Rickey Henderson’s career stats and records are endlessly fascinating


I suspect that it’s impossible to exhaust the subject of Rickey Henderson. Jon and Alex did a whole Dorktown on him — you can watch it above — and I think they would agree that they only barely managed to scratch the surface of his fascinating career.

As a late arrival to baseball, I only caught the tail end of The Rickey Henderson experience. But he didn’t have to be active to Be Around The Game, and any baseball nerd playing around with career numbers will instantly recognize Rickey, who annihilated the stolen base record so thoroughly that no active player has even reached a quarter of his total.

Even the historical base-stealers are nowhere close. Only nine players in MLB history have stolen even half as many bases as Rickey; two are within 500. In other words, you could add ten 50-steal seasons onto #4 Ty Cobb’s career and he’d still end up a couple short.

Other stolen base numbers that amuse me: Rickey’s tenth-best stolen base season was his 1990 MVP campaign, in which he stole a mere 65 bases. Since the turn of the millennium, that number would have been good enough to lead MLB in every year but 2004, 2007, 2008, 2009 and 2010. In every other year since 2000 even a middling Rickey stolen base haul gets it done.

Rickey was impossibly good at stealing bases. He put pressure on defenses in a way nobody else really ever has, and still managed to drew free passes. Imagine how frustrating it would have been to the most dangerous base-stealer in history down 0-2 and end up walking him anyway. Fifty-one pitchers knew this pain, and while I can’t easily figure out how many stolen bases and runs came from those particular walks, I think we all know that the answer’s going to be ‘a lot’.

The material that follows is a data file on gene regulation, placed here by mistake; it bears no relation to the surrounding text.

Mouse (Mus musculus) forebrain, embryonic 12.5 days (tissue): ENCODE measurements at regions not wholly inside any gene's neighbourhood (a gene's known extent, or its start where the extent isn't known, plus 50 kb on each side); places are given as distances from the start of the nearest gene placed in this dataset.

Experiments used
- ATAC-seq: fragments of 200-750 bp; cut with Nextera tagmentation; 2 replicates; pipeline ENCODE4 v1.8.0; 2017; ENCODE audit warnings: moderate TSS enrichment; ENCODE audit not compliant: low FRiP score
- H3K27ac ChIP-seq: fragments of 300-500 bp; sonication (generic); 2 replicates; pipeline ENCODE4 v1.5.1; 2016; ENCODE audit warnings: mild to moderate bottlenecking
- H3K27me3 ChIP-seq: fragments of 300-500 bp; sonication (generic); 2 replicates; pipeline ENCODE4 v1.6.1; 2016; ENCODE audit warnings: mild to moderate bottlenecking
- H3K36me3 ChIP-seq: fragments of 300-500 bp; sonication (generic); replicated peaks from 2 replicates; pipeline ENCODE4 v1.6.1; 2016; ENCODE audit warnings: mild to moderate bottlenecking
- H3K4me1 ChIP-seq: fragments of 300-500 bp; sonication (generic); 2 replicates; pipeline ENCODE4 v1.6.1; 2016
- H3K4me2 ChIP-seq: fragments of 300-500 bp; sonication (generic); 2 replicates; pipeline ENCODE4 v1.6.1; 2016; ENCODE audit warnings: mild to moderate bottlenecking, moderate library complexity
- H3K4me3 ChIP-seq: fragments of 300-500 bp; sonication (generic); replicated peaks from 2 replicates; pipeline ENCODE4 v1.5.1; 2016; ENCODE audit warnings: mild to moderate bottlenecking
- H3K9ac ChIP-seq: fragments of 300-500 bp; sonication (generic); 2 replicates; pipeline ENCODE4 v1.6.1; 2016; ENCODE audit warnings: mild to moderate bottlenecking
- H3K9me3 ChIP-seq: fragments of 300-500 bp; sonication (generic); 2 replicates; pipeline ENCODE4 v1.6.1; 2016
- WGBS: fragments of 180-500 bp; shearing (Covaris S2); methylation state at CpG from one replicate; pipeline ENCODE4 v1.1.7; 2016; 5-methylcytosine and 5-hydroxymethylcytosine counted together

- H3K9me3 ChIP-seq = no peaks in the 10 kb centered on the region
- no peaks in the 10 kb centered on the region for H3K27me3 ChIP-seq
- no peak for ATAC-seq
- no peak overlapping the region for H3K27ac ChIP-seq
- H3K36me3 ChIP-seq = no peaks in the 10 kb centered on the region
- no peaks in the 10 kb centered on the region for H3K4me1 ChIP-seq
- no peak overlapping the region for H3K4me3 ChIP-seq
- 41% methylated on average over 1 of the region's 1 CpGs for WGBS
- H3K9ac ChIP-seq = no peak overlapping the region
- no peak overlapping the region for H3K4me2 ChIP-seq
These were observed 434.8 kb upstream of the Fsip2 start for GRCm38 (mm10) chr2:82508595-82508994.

“Rickey Henderson was a stolen base deity” is not news to anyone, of course. It’s basically the first thing they tell you when you get your official fan card. But one thing my British ass didn’t know about Rickey is that for a while he held the following career records simultaneously:

  • Runs (overtook Ty Cobb on Oct. 4th 2001)
  • Walks (overtook Babe Ruth on Apr. 25, 2001)
  • Stolen Bases (overtook Lou Brock on May 1, 1991)

His dominion over the all-time walks leaderboard was ended by Barry Bonds in 2004, but for almost three years Henderson was the best hitter baseball had ever seen at basically everything involving locomotion. If we ignore baseball analytics and define the ‘big six’ offensive categories as Hits, Runs, RBI, HR, BB and SB, we find that Henderson spent a little over 1,000 days owning half of baseball’s major offensive records (he’s still first in runs and stolen bases, and the latter record looks unbreakable).

MLB has been around for well over 100 years and over 15,000 people have appeared in the league. One person — and that person debuted well after the league had settled down, records-wise — owned half of the major offensive career records. Even if Rickey could only claim the Treble Kingship of Runs, Walks and Stolen Bases for a couple of years, that is astonishing.

We mentioned above that Bonds annexed one of Rickey’s domains in 2004, but it’s important to remember that that feat was done with the help of some dubious outside assistance. No, I don’t mean PEDs. Don’t be silly. The steroid era ruled, and it was both hilarious and utterly compelling to watch superhuman pitchers get taken to the cleaners by superhuman-er hitters.

What I’m actually talking about is the intentional walk. For Bonds, these made up 688 of his 2558 career walks. Henderson, whom few in their right mind would willingly put on the basepaths (which in retrospect makes his plate discipline look even more incredible), earned 61 intentional walks over 25 years. I’m not trying to put an asterisk next to Bonds’ number or anything, but it’s important to note that his playing profile literally invited walks and Rickey’s very much didn’t. And he’s still second all-time!

Henderson’s Baseball-Reference page is a repository of near-mythical numbers earned over a 25-year career. Logs of a 130-steal season? A 1.016 OPS from the leadoff spot? A 40-year-old hitting .315/.423/.466 for the Mets? All told, this might be as close as baseball gets to an Odyssey. Except I think Rickey would have ended up at home a lot faster.



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